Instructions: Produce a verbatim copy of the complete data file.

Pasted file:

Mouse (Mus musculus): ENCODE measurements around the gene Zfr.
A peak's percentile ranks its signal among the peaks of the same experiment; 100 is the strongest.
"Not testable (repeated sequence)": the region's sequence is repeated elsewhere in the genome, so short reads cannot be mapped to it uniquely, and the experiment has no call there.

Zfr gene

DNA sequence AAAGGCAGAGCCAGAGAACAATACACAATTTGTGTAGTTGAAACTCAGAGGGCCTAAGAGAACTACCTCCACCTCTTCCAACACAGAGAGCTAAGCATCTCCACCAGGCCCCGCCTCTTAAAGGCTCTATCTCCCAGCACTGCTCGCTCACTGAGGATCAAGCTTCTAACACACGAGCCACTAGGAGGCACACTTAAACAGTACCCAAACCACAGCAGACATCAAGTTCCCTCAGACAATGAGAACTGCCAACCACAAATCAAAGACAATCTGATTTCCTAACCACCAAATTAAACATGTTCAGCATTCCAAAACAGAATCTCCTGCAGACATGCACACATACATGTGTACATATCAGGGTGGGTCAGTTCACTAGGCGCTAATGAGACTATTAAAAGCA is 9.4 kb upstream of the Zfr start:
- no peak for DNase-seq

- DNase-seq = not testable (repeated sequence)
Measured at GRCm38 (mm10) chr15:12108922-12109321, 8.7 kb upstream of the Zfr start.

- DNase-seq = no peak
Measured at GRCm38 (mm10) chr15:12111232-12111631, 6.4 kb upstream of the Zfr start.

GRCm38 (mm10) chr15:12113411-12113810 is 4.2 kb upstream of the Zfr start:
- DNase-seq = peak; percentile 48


Mouse (Mus musculus): ENCODE measurements around the gene Zfr.
A peak's percentile ranks its signal among the peaks of the same experiment; 100 is the strongest.
"Not testable (repeated sequence)": the region's sequence is repeated elsewhere in the genome, so short reads cannot be mapped to it uniquely, and the experiment has no call there.

Zfr gene

DNA sequence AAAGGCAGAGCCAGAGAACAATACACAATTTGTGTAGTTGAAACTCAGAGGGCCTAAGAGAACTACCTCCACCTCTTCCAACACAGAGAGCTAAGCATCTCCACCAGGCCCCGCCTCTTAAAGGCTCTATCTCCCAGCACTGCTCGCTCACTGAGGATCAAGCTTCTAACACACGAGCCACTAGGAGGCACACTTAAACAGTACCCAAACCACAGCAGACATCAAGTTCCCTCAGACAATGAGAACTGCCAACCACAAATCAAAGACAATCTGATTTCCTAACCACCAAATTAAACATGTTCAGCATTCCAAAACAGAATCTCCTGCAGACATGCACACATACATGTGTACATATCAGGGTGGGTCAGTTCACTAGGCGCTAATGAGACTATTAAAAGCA is 9.4 kb upstream of the Zfr start:
- no peak for DNase-seq

- DNase-seq = not testable (repeated sequence)
Measured at GRCm38 (mm10) chr15:12108922-12109321, 8.7 kb upstream of the Zfr start.

- DNase-seq = no peak
Measured at GRCm38 (mm10) chr15:12111232-12111631, 6.4 kb upstream of the Zfr start.

GRCm38 (mm10) chr15:12113411-12113810 is 4.2 kb upstream of the Zfr start:
- DNase-seq = peak; percentile 48